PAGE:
He went on to share those touching first moments after being reunited with his parents following his spectacular win on Big Brother, sharing: ‘I remember the first time embracing my mum and dad, 27th or 29th of July, 2001 and I remember leaving the house as the winner, which you don’t expect, walking down and hugging my mum and dad, for me I kept asking would my parents be here if I make the final? 

‘I wanted to see my parents, to hug my mum and dad, for me, was what it was all about – pure love and pure joy. That was the first time my parents had really seen me for who I actually was – it was full transparency.’

Brian’s decision to come out on TV over 20 years ago paved the way for countless other stars, including another Big Brother winner, Cameron Cole. 

Cameron, originally from Norwich, got a place on Big Brother for its final ever civilian series back in 2018. Like Brian, he told his housemates about his sexuality while in the Elstree studio, having only shared that he was a gay man with his best friend Bex. Oh, and he’d half-told his mum.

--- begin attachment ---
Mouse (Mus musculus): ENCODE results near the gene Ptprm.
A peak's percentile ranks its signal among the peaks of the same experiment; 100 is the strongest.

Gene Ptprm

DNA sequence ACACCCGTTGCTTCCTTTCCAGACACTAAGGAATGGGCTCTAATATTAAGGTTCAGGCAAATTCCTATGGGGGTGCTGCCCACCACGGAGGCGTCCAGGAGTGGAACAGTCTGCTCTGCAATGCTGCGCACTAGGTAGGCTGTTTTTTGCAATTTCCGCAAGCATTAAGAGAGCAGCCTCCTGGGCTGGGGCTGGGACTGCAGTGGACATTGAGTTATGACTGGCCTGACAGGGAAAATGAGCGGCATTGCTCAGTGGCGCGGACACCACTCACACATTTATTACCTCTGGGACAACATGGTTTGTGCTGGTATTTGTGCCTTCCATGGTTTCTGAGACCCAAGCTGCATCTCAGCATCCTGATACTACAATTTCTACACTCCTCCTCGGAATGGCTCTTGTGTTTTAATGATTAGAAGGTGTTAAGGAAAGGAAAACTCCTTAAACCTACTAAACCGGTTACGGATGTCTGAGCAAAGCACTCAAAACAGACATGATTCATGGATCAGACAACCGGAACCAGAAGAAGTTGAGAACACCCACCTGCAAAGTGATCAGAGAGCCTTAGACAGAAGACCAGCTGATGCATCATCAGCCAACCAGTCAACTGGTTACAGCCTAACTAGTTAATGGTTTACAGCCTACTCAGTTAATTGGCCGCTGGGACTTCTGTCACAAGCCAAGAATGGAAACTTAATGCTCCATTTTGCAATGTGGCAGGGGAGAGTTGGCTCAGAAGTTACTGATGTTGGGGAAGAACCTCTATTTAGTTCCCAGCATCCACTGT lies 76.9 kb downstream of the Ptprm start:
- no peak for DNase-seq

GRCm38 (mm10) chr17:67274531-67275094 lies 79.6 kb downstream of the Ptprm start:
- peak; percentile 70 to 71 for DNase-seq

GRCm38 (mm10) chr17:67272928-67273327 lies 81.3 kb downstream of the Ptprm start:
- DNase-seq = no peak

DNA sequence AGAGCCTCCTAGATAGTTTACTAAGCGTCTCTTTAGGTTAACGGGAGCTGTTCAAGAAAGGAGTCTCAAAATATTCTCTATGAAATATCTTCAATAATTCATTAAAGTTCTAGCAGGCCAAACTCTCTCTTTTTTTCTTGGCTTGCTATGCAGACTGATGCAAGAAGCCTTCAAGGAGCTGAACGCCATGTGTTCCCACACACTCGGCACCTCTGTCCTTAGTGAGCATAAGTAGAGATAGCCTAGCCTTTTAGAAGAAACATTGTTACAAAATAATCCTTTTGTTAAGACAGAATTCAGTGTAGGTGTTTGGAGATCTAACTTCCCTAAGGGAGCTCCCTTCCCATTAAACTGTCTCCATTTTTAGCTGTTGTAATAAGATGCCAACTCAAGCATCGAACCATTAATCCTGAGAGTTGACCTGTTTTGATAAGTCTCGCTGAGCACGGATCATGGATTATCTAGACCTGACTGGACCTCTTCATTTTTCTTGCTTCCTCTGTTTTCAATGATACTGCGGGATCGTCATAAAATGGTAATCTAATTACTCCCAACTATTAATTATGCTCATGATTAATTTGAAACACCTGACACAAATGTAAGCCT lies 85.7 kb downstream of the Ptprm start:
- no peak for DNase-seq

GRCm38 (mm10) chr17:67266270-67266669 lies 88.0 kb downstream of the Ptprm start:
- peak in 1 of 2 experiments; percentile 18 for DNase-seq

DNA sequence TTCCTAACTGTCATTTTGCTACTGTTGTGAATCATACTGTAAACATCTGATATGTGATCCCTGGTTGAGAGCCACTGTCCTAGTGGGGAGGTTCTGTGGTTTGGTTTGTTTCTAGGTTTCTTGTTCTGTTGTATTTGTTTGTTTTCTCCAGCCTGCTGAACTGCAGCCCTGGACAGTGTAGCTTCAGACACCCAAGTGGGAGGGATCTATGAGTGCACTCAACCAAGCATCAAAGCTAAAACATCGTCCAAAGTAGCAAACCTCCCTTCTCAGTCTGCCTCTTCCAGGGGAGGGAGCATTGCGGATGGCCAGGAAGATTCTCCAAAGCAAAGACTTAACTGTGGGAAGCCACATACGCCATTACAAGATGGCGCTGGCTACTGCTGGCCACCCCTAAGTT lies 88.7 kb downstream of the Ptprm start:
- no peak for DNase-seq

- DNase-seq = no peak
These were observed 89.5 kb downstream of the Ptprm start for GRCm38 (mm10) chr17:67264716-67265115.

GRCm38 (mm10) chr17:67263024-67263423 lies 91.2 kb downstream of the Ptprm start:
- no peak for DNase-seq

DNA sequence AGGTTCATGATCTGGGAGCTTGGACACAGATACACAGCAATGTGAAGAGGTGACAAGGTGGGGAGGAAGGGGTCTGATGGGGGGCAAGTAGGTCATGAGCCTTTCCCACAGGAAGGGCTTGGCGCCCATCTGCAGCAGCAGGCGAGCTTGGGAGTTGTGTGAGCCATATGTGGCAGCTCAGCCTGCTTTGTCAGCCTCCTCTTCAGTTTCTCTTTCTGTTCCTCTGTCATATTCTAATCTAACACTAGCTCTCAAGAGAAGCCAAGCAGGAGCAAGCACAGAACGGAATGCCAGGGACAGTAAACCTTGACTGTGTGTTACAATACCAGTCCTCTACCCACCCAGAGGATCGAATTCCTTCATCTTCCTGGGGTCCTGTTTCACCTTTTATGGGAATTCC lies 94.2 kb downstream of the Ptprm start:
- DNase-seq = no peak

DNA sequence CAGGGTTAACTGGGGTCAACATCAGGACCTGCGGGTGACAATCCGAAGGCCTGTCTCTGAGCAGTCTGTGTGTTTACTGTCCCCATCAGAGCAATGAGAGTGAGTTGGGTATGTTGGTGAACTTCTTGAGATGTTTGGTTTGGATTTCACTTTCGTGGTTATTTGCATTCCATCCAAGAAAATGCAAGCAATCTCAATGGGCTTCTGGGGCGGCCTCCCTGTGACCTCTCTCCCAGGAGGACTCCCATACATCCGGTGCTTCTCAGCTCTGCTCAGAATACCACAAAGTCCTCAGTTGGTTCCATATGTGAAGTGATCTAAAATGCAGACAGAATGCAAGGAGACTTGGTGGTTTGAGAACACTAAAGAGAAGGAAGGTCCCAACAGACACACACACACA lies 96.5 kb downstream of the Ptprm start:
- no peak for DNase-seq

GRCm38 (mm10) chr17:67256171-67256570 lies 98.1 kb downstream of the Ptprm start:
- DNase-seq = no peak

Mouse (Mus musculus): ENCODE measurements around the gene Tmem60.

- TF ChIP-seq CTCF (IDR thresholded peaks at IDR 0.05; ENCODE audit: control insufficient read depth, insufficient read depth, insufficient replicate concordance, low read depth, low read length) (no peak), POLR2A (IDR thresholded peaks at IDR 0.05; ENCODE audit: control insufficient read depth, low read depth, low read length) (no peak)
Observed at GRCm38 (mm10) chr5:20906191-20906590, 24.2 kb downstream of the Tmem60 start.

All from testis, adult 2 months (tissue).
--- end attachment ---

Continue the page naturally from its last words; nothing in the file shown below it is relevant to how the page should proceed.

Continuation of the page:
He’d actually hand-written letters for family members, which he still has to this day, explaining to them what he’d been hiding about himself, and was convinced telling his fellow contestants would ‘go down really badly’ with them, the public and his loved ones.

‘I thought people would question its authenticity,’ he says. ‘I was pretty aware that’s what people would do. I thought no matter what happened (he thought he’d get evicted the following week), at least I’d spent one week in this house, one week living my dream as myself. That was the kind of motivating factor. Plus it saved 90 to 100 really difficult conversations!

‘Once you come out on TV, you can’t really do it again. I just don’t even think about it now because there’s no point hiding it. It is out there everywhere, and for that, I’m very grateful. [If I hadn’t done it] I probably wouldn’t have been living my true life which is never obviously a good thing.’

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Even in 2018, Cameron did receive ‘daily’ homophobic abuse online after the coming out to millions, and found it ‘hard not to’ read messages, and kept much of it to himself.

But he says: ‘I had a good support network sort of around me, thank goodness. It was hard and unfortunately, there’s not really a lot that people can do.

’I got so used to it because it became something I desensitised myself to, which I guess is a good thing but also quite a sad thing.